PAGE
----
May 9, 2019 By Laura Hanrahan
A noxious petroleum gasoline smell that has been plaguing north Greenpoint residents for months appears to be emanating from the sewer system, according to the New York State Department of Environmental Conservation.
Representatives from the state agency spoke during a Tuesday night meeting in Greenpoint, organized by local advocacy group North Brooklyn Neighbors, to address the problem that some residents say has left them feeling sick.
The petroleum smell, which appears to be largely localized to Freeman and Green Streets, between McGuinness Boulevard and Manhattan Avenue, is most noticeable early in the morning and in the evening. Residents say they can often smell it both from inside their homes and when walking around in the area.
One man, a resident of 214 Green St., says he reported the smell to DEC several months ago. Wanting to know exactly what he was breathing in, he decided to pay for an air analysis. The results confirmed his suspicion that is was fresh gasoline.
Mary Cinader, a resident of Freeman Street, says that both she and her dog have become ill from the fumes, which she began reporting to 311 in February. Cinader says she often experiences headaches, dizziness, loss of balance and a scratchy throat, and has had to seek out medical specialists to help treat her symptoms.
She has been in contact with several city and state agencies, including the New York State DEC, New York State Department of Health (DOH), New York City Department of Buildings (DOB) and New York City Department of Environmental Protection (DEP). While she says many of the DEP inspectors she has dealt with have been more than helpful, she has grown increasingly frustrated with inconsistent vapor findings, particularly on the part of the state agencies.
“I no longer trust the very people that are supposed to be protecting our health,” Cinader said. “DEP and DOB were in my home today and DOB said ‘It smells like horrible gasoline smells in here. DEP why aren’t you writing that citation?’ And DEP said ‘We don’t smell it.’”
A DEP spokesperson says they are working on the investigation with DEC.
Cinader says the state agencies try to downplay her concerns and make it seem like she is overreacting.
“I’ve been told it’s the owner’s [landlord’s] fault because he needs to update the plumbing,” Cinader said. “So that’s when I went on foot and I got about 40 names [of other residents]. They have vapors in their basement, second floor, third floor. Our vapors match between 5 and 7 a.m., then again in the evening. So we’ve got it down to a science.”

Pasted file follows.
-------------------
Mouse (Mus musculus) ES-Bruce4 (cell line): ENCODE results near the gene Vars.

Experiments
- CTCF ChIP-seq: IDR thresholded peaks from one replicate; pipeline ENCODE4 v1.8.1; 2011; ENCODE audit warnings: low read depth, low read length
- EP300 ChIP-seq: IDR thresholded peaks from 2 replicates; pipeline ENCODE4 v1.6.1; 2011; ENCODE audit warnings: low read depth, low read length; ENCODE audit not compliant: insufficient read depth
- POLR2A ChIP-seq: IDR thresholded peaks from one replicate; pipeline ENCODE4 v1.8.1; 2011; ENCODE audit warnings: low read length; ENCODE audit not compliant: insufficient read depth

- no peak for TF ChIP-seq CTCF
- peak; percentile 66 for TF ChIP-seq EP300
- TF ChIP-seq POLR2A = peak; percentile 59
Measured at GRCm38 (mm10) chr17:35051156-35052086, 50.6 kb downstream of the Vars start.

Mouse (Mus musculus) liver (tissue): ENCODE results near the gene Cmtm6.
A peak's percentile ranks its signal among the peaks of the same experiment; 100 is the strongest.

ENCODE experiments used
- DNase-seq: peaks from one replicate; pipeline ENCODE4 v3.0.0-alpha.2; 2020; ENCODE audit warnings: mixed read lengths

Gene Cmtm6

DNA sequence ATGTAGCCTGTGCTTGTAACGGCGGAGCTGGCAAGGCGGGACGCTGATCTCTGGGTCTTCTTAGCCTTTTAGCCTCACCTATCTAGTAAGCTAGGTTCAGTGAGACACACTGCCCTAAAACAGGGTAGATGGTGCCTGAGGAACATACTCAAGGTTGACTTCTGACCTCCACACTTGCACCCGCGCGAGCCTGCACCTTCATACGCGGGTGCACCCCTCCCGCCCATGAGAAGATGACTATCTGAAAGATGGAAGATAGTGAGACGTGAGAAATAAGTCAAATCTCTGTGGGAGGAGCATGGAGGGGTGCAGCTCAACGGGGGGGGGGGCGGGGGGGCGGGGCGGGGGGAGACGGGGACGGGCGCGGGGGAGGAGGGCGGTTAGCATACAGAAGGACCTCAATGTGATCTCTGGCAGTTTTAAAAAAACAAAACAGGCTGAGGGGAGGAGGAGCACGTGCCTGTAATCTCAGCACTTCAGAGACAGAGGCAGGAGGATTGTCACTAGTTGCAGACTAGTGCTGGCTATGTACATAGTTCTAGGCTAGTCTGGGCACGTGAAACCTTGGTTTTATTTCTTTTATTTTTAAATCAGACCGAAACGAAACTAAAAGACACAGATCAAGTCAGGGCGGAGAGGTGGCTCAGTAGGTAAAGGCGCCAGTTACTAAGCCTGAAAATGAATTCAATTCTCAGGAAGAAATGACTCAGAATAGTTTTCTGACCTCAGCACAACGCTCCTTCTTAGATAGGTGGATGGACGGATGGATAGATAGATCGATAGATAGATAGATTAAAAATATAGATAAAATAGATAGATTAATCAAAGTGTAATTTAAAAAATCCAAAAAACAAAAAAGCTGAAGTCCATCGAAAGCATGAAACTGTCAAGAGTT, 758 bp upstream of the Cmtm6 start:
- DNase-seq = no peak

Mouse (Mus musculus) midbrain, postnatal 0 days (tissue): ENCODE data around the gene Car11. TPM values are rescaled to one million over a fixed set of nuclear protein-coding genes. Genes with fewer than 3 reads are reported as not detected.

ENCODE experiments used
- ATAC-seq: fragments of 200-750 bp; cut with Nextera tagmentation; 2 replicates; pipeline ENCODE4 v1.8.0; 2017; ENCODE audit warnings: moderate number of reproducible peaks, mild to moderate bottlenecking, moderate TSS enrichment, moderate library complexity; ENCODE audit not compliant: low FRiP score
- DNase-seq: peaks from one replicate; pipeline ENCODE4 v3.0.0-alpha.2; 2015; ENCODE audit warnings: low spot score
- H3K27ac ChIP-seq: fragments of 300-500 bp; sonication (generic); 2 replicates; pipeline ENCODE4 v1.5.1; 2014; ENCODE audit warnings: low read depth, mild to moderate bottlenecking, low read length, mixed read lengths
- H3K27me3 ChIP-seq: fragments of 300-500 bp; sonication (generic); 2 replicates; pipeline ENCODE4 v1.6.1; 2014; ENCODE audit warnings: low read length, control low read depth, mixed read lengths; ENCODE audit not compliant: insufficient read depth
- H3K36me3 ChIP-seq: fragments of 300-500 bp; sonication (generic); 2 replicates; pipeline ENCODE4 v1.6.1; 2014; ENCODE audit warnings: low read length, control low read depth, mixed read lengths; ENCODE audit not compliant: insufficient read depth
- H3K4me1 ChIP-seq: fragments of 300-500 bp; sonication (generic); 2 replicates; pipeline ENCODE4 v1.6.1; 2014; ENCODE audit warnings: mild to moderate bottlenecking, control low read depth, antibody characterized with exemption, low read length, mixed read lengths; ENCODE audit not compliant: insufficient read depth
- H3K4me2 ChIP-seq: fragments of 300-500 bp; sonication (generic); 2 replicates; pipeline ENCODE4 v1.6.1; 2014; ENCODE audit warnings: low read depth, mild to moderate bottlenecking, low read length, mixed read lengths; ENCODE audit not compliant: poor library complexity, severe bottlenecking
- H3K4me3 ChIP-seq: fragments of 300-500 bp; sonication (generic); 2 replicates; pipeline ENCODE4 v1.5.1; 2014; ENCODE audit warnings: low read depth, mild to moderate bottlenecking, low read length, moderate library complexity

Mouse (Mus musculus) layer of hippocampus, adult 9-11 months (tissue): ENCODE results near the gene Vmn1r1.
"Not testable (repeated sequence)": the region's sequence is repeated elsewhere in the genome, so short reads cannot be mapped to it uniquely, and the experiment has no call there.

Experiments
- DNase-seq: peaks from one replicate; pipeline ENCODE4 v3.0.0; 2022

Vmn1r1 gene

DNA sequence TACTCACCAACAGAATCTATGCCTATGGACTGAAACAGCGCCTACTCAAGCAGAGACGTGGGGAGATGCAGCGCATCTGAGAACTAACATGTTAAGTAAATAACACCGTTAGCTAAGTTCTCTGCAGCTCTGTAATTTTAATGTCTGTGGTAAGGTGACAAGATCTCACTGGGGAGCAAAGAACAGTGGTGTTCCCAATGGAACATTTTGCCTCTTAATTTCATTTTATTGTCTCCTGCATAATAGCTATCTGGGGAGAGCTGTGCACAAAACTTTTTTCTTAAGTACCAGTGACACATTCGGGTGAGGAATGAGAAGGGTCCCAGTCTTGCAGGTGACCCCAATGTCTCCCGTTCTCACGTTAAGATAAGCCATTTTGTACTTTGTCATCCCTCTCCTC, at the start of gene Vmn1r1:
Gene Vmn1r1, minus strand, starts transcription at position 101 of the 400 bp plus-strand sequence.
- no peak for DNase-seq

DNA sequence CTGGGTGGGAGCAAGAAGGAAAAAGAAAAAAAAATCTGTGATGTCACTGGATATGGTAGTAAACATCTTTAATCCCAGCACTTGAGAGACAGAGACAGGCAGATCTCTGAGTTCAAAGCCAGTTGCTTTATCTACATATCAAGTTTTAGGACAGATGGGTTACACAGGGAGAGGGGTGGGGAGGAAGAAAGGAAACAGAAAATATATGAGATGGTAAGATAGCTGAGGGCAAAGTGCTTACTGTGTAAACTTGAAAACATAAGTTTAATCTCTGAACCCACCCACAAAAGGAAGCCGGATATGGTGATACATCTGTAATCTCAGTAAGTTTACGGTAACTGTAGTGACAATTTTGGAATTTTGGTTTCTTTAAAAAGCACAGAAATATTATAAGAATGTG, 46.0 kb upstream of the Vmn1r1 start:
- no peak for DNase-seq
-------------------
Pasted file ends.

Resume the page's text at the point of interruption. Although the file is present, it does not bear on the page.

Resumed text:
Cinader says she has been given fans and ventilators from DEC and was put up in a hotel several times by DOH due to the fumes.
Lifelong Greenpoint resident Laura Hoffman has also been collecting data on the fumes, and put together a map of houses that have been invaded with the petroleum odor. To date, 18 different buildings in the two block area have been added to the map.
According to DEC Special Assistant Rodney Rivera, who attended the Tuesday night meeting, the agency began looking into the issue in early March. The investigation, which remains ongoing, started on Green Street and then moved to Freeman Street after additional complaints were filed by residents there.
Rivera says that the agency’s best guess, at this point, is that there was a petroleum gas spill from a construction-related accident that made its way into the sewer system. However, illegal dumping or a leak from a nearby gas station have not yet been ruled out as possibilities.
“We haven’t been able to pinpoint and say it’s this gas station or it’s this specific individual that’s doing that,” Rivera said. “That investigation is ongoing, it’s not always easy to catch somebody in the act of an actual physical dumping.”
A spokesperson for DEC said the agency’s spills response experts are also continuing to conduct a comprehensive investigation and have also found a link to the sewer system. They have begun to take steps to mitigate the smell.
“Crews performed visual inspections and conducted air monitoring,” the spokesperson said. “The majority of air testing results revealed low-level background readings typically found in a sewer system. An evaluation of the results determined that accumulated sediment and debris restricting flow in the sewer contained a petroleum product. The sewer system was flushed using a pressurized water line to remove sediment and debris and restore flow. DEC continues to monitor the situation to ensure public health and the environment are protected.”
While the flushing helped to reduce the odors, Rivera said, it has not solved the problem entirely.
Rivera did offer an explanation for the smell’s peaks during the morning and evening—that’s when the sewer system is being used the most.
He asked that all residents who experience the fumes report it to 311 every single time they smell it, so that an official record can be kept.
“We’re trying to understand how deep this issue goes,” Rivera said.
North Brooklyn Neighbors is asking residents to report their experiences through an online form, so that they can better advocate for the neighborhood.